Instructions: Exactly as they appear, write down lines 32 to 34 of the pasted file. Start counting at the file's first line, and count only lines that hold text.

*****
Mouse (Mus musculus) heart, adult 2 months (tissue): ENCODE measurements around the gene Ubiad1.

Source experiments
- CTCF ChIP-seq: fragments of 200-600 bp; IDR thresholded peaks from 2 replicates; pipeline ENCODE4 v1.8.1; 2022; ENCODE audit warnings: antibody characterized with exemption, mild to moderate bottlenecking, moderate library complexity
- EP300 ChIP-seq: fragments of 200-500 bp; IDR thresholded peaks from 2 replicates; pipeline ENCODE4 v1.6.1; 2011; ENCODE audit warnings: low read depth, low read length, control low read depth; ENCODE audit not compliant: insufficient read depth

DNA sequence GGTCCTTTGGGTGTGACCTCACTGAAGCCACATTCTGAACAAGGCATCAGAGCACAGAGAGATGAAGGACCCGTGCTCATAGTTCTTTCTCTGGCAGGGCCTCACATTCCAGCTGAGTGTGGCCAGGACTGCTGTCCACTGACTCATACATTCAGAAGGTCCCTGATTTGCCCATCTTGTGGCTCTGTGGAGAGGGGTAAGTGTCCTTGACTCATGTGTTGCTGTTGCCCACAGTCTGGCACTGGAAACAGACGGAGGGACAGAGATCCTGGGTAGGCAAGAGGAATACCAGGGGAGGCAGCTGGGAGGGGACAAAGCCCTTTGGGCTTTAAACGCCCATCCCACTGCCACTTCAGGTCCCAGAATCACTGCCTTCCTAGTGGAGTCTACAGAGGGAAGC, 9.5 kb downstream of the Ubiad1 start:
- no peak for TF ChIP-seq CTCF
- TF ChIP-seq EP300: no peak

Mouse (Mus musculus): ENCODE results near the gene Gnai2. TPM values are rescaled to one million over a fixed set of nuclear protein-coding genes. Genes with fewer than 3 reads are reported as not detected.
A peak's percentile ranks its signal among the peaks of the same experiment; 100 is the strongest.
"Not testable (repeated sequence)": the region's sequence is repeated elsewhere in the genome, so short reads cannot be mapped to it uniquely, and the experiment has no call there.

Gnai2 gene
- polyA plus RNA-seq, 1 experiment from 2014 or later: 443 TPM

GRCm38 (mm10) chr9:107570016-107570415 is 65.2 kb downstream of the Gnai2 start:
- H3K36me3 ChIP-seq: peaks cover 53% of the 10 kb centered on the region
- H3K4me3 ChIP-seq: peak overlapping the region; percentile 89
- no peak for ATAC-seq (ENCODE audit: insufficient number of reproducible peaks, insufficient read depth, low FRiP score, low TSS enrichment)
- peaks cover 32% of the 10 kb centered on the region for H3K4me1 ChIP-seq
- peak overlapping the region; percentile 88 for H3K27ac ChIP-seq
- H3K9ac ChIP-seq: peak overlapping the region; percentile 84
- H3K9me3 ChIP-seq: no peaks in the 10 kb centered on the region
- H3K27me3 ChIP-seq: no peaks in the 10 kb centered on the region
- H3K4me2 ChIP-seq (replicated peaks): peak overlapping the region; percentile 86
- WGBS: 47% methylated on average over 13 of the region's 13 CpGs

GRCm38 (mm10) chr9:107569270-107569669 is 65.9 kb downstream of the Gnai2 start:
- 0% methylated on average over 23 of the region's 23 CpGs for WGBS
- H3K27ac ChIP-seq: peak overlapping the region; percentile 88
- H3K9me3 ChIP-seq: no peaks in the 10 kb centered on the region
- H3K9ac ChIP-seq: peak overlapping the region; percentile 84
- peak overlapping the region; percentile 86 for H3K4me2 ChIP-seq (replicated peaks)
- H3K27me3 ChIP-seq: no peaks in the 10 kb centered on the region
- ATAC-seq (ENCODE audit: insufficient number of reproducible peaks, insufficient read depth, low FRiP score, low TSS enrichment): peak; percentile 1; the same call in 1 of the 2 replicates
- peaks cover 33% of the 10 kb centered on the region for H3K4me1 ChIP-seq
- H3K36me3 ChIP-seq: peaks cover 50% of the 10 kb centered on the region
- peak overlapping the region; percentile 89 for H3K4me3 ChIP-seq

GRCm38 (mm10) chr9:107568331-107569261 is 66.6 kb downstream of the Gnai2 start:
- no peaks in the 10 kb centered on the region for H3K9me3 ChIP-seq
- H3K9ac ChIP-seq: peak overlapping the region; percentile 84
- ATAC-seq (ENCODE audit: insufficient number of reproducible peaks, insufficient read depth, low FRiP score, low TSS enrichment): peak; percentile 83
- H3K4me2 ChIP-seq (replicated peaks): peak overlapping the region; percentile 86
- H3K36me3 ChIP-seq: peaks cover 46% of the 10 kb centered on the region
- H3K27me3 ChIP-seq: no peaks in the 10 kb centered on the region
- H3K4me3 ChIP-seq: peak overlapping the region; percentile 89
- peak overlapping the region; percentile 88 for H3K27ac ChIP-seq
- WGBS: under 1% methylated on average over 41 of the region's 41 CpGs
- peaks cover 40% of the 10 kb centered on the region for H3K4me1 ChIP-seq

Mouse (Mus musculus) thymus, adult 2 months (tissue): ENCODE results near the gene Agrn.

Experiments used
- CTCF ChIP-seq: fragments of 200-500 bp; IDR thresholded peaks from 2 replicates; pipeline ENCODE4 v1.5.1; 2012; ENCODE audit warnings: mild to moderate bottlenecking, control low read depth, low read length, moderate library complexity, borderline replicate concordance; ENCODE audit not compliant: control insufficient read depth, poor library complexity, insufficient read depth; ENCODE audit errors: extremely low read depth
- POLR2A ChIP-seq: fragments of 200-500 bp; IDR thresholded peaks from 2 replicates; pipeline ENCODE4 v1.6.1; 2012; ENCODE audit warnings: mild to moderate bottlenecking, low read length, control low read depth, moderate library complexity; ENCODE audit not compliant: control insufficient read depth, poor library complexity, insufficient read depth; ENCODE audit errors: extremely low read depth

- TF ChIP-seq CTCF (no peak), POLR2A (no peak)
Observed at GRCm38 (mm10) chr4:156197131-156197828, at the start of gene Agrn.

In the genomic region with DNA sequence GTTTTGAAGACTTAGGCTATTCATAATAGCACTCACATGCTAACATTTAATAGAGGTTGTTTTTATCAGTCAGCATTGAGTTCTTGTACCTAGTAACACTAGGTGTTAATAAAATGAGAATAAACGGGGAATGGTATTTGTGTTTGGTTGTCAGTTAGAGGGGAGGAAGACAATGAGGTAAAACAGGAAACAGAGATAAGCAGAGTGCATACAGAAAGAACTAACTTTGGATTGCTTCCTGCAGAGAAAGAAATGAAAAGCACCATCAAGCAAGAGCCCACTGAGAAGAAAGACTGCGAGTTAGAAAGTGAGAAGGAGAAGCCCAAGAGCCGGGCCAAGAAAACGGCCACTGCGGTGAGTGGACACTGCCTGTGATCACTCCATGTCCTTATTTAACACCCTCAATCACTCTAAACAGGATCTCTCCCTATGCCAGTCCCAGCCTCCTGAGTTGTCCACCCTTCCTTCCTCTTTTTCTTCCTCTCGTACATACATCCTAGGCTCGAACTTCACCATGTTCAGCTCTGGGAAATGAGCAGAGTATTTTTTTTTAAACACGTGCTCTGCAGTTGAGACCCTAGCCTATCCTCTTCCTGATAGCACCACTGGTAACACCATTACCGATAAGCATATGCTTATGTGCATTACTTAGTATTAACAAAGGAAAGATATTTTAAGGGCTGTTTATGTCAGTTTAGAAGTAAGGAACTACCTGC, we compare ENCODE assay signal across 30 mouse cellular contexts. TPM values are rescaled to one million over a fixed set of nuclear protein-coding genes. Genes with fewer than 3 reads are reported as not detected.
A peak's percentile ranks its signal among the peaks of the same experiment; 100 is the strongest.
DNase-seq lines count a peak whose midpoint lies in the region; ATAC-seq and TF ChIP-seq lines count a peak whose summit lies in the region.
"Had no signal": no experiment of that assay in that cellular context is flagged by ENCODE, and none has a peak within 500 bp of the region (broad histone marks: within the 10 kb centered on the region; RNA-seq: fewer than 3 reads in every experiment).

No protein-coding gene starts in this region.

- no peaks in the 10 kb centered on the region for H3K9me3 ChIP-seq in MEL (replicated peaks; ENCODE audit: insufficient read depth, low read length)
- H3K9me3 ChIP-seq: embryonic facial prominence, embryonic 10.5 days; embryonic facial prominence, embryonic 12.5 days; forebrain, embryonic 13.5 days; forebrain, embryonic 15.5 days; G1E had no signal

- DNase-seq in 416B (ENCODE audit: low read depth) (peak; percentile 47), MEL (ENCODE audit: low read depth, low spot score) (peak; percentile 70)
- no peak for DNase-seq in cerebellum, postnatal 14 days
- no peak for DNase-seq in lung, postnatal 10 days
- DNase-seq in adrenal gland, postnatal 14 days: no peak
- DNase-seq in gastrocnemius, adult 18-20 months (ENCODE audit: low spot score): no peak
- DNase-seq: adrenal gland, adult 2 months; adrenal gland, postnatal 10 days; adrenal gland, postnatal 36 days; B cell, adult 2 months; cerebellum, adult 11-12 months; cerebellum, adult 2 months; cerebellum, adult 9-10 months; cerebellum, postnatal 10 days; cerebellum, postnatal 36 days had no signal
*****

- peaks cover 33% of the 10 kb centered on the region for H3K4me1 ChIP-seq
- H3K36me3 ChIP-seq: peaks cover 50% of the 10 kb centered on the region
- peak overlapping the region; percentile 89 for H3K4me3 ChIP-seq